The Life Sciences Angel Network (LSAN) recently had their kick-off event this past November. It is an organization of the New York Academy of Sciences (NYAS) and is focused on funding and promoting innovation through the scientists and entrepreneurs in the area. Their stated mission is to “provide young life sciences companies with financial and operational support, sector-specific mentorship, and access to a broad network of investors and entrepreneurs for subsequent institutional financing.”
The organization is directed by Milena Adamian, an impressive physician scientist whose career path involved work at Boston Scientific Group, Lehman Brothers and Eastern Capital Partners. In addition, Steve Hochberg chairs a diverse screening committee composed of physicians, scientists, lawyers, and venture capitalists. At the kick-off event, there was representation from the New York City Investment Fund (NYCIF), Columbia, NYU, and Cornell universities, the Hospital for Special Surgery (HHS) and the New York City Economic Development Corporation among others.
The theme of the kick-off event was that there is a great opportunity in enabling the growth of early stage life science innovation in New York City. The concentration of top-tier academic institutions in New York is virtually unparalleled. In 2009, New York State received just under 9% of all funding for research provided by the National Institute of Health.
The technology transfer offices of the universities in New York are tasked with the translation of academic research into practical applications. In the past, there has traditionally been a focus on securing intellectual property rights and licensing the technology. However, in the recent past there has been a shift from this to a focus on university-based startups. Given this shift, the timing for the kick-off of LSAN could not be better.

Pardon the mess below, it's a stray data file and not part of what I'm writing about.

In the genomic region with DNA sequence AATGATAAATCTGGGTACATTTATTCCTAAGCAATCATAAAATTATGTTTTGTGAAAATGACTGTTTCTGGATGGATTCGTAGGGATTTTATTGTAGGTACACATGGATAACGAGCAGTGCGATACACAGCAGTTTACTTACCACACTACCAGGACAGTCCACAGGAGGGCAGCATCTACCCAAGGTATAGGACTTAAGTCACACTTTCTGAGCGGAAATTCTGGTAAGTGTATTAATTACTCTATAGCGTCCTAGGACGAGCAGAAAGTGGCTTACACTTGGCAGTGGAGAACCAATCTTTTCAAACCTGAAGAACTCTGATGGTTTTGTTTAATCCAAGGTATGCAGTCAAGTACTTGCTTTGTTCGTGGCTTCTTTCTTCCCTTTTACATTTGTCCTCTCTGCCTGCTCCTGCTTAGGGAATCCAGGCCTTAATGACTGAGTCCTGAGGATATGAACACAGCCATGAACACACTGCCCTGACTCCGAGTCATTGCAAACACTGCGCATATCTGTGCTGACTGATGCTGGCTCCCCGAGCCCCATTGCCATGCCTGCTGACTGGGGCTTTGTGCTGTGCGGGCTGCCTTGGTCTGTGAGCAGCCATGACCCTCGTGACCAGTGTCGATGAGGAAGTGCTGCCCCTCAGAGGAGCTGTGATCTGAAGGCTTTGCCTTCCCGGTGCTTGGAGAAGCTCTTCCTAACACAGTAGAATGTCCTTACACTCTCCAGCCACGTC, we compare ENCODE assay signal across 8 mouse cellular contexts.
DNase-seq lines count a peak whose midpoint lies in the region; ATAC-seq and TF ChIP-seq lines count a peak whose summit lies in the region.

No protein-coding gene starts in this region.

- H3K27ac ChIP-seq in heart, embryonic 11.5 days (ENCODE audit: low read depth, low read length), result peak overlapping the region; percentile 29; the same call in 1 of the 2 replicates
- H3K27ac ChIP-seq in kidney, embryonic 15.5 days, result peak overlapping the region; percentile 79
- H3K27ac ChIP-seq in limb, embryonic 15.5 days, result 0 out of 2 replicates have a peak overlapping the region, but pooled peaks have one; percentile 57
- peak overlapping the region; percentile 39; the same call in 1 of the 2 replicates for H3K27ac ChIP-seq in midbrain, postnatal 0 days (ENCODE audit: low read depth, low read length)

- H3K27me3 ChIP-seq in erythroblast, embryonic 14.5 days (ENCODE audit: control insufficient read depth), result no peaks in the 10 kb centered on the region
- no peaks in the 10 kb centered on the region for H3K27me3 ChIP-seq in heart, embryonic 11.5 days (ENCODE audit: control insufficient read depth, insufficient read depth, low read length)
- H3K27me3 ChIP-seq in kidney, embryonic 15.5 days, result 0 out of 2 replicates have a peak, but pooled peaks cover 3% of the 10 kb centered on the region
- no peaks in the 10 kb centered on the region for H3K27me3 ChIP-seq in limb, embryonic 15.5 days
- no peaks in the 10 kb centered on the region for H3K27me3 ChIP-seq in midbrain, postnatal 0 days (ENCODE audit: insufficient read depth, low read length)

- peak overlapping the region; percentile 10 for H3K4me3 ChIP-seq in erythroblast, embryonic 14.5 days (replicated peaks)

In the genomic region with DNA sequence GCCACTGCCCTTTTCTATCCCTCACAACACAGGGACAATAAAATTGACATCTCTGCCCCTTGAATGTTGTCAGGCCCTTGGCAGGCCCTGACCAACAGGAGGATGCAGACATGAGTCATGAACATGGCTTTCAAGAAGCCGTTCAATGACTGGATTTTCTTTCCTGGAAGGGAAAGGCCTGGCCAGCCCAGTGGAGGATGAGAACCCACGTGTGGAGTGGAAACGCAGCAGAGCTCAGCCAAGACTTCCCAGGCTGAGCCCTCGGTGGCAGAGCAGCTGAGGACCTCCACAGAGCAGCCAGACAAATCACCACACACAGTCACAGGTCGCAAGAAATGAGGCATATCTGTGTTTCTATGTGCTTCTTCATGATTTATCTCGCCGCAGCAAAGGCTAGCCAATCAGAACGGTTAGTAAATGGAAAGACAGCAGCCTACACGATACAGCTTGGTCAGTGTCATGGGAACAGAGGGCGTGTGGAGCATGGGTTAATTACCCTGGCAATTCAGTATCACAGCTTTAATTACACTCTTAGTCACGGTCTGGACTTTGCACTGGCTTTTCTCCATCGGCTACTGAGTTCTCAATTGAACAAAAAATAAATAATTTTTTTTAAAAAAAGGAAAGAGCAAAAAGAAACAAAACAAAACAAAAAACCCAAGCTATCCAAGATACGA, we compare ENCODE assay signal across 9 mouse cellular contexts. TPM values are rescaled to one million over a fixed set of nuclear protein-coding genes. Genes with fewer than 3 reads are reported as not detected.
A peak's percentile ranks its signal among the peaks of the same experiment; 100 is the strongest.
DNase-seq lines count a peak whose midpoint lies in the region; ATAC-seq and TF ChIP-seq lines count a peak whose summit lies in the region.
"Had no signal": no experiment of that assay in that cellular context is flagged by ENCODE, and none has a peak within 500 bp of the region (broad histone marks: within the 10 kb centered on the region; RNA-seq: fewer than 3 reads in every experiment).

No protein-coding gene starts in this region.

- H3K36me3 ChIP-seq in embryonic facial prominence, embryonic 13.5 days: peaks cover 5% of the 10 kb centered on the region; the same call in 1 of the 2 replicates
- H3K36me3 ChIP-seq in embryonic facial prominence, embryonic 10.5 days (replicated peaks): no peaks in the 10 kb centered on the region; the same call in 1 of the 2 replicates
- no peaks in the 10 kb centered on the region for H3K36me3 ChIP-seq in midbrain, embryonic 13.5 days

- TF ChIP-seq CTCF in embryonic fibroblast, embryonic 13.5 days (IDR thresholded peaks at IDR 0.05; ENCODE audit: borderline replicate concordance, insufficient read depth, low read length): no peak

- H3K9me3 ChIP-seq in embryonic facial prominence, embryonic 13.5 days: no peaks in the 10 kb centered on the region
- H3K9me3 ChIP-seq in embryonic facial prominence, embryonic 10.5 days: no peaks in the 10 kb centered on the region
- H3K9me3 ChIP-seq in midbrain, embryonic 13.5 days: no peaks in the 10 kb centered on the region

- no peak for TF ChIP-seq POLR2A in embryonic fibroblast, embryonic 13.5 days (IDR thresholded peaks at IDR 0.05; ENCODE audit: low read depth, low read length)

With innovation in the life sciences taking center stage in New York, a new group has formed within InSITE: The Biotechnology Focus Group. Composed of a diverse set of talented student scientists, InSITE aims to be integrally involved in the growth of life science startups in New York.
Silicon alley has seen a surge in the growth of internet and media-based startups in the past several years and with Google opening its second largest office here, New York has established itself as one of the major technology centers alongside Boston and San Francisco. Technology in New York is not limited to social media and the concentration of scientists, entrepreneurs, and investors has positioned the city for rapid growth in the life sciences as well. LSAN could be the catalyst New York needs to trigger that growth and InSITE has plans to be there when it happens.
Adler Perotte, MD
Current InSITE Fellow
Biotechnology Focus Group
Department of Biomedical Informatics